Swiss residents will vote in 2016 on a proposal for a basic income of 2,500 Swiss francs ($2,700) per month. The basic income would be a government payment to all citizens without considering their income and situation. This unconditional payment could be an appropriate substitute for welfare state, which faces criticisms.
Welfare state’s opponents indeed argue that this system implies negative effects. Means-tested welfare programs require much bureaucracy as these benefits have to be defined based on households’ income and situation. The welfare state can also have an impact on family composition and lead to a free-riding effect: social benefits may discourage people from working.
Criticisms against the welfare state have multiplied in relation to the economic crisis, as it can be viewed as a burden on public budget.
Did the welfare state become unsustainable and should it be replaced? Swiss government seems to consider this idea. Welfare state has also been reformed in the United Kingdom and a new welfare benefit replacing means-tested benefits and tax credits has been implemented.
Reforming welfare state seems to be a current issue. Basic income would solve some issues of welfare state: as basic income does not depend on people situation, it would reduce intrusive and costly bureaucracy and would not influence family formation. Besides, it could also tackle the disincentive to work: regular flow of benefits would not be interrupted because of administrative delays when working situation changes and people would be able to look for work without fearing uncertainty.
However, we have to consider the affordability of the basic income. Using a formula computed by James Tobin, Nobel laureate in Economics, The Economist tried to assess the increase in taxes required to fund basic income. They concluded that eradicating poverty using this system would trigger a 60% additional income tax for everyone, which is “basically unaffordable”. However, large savings resulting from the replacement of most of welfare benefits and tax reliefs were not taken into account. According to The Huffington Post, the additional income tax would amount to 18% approximately for everyone, which is far much lower than The Economist estimation. If we consider that such increase could be offset by the basic income, this system is not unaffordable. However, studies carried out in Europe and in the United States show that costs of universal basic income would be lower if this basic income is combined with comprehensive and means-tested payments. Moreover, replacing the whole welfare state by basic income would have significant impact on income distribution and we can fear that living conditions of needy people would be worsened under such system.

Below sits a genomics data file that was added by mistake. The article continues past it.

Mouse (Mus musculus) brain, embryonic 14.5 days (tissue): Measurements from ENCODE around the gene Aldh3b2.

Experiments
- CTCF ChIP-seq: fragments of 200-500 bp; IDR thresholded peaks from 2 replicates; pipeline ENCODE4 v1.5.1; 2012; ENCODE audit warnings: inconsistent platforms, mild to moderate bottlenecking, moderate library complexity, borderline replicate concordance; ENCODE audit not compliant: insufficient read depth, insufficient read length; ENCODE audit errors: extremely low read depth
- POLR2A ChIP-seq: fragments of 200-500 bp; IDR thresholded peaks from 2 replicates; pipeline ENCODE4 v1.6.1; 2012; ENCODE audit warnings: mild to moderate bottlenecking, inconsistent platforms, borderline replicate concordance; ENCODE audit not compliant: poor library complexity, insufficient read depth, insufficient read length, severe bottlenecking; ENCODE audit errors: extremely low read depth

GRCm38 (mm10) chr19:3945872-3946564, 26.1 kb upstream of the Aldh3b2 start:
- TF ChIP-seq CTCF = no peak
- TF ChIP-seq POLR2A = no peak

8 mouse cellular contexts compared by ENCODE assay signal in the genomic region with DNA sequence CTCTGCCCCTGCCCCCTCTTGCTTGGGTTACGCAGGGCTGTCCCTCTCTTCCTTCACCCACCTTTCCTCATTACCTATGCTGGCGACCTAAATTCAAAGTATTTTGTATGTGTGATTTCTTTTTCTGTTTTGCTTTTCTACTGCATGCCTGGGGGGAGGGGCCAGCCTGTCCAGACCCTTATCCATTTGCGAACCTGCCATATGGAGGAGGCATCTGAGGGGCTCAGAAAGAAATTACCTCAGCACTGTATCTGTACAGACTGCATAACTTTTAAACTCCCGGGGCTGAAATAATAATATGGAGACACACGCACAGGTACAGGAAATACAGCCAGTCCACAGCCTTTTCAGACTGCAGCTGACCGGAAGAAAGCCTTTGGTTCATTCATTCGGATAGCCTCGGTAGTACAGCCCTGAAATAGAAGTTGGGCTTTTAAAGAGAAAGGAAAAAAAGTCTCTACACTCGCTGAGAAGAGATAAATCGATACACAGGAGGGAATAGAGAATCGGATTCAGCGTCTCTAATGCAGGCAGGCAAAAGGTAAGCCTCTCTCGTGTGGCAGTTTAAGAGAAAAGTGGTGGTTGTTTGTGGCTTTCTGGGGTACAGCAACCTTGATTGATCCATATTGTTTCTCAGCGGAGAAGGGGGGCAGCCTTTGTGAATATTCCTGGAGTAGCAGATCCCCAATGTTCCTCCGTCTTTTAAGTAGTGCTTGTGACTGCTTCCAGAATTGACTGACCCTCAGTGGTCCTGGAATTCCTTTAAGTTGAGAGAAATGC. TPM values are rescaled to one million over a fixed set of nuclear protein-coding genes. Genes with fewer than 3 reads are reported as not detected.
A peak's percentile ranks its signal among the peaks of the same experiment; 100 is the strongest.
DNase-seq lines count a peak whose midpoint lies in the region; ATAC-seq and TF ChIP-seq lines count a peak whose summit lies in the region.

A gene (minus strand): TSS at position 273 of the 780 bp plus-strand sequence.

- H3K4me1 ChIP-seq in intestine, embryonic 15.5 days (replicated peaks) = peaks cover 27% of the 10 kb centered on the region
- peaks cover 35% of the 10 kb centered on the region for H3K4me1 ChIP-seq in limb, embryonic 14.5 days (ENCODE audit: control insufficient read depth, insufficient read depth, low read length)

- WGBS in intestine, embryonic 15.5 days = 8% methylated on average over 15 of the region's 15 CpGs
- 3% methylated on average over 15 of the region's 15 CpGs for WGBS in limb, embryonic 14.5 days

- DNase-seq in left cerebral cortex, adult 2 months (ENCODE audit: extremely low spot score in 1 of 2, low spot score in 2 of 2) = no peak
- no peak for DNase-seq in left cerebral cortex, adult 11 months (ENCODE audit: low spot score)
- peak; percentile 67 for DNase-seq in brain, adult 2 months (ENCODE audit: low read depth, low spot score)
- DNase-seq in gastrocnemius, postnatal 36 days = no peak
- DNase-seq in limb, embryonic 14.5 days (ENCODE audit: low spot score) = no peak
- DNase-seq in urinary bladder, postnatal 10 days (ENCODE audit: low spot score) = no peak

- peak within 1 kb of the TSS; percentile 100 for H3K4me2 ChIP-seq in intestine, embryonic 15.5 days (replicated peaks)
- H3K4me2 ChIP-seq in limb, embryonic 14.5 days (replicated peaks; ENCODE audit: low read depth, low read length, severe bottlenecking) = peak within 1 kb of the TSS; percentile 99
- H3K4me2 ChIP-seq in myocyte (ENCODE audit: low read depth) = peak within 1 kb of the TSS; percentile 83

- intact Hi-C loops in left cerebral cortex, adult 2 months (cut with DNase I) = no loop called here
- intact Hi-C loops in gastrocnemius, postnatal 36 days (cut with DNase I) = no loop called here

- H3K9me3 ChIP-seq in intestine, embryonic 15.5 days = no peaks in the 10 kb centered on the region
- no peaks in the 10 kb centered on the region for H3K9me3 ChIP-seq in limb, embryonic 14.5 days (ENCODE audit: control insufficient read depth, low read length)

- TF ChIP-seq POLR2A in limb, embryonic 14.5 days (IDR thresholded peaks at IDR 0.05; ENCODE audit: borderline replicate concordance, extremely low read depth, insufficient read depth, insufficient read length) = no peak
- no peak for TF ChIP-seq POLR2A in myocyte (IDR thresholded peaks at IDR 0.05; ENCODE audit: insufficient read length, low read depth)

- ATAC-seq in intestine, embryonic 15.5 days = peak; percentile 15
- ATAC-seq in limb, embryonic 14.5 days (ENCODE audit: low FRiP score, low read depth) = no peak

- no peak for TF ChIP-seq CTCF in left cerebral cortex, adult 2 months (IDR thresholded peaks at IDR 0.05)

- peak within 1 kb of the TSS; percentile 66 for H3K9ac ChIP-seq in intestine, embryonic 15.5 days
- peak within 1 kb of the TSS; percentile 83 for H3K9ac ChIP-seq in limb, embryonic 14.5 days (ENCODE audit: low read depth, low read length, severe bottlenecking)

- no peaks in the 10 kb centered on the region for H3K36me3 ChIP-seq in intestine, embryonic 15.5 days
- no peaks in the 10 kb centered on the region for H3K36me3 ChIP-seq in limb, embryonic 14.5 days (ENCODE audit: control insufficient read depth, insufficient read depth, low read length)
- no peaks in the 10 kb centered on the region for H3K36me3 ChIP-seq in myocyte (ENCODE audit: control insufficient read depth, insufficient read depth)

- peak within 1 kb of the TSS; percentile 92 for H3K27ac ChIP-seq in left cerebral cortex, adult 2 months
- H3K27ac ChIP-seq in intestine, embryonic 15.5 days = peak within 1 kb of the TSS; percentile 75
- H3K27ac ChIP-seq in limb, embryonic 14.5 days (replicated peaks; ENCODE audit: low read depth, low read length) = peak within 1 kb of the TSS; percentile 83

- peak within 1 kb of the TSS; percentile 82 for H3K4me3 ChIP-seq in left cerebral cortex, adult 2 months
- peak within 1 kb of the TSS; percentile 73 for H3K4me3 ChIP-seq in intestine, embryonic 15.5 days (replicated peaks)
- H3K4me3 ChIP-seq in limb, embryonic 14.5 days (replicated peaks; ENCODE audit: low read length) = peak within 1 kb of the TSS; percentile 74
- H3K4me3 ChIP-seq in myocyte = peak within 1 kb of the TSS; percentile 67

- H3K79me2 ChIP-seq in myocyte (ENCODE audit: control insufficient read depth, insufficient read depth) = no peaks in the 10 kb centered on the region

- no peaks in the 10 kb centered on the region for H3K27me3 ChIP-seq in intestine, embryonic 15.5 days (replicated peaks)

To conclude, basic income would provide incontestable advantages but may not be a substitute for welfare state as a whole. To ensure a fair, optimized and affordable social safety net, basic income should be combined with a few targeted and means-tested welfare benefits, which would still enable to reduce bureaucracy.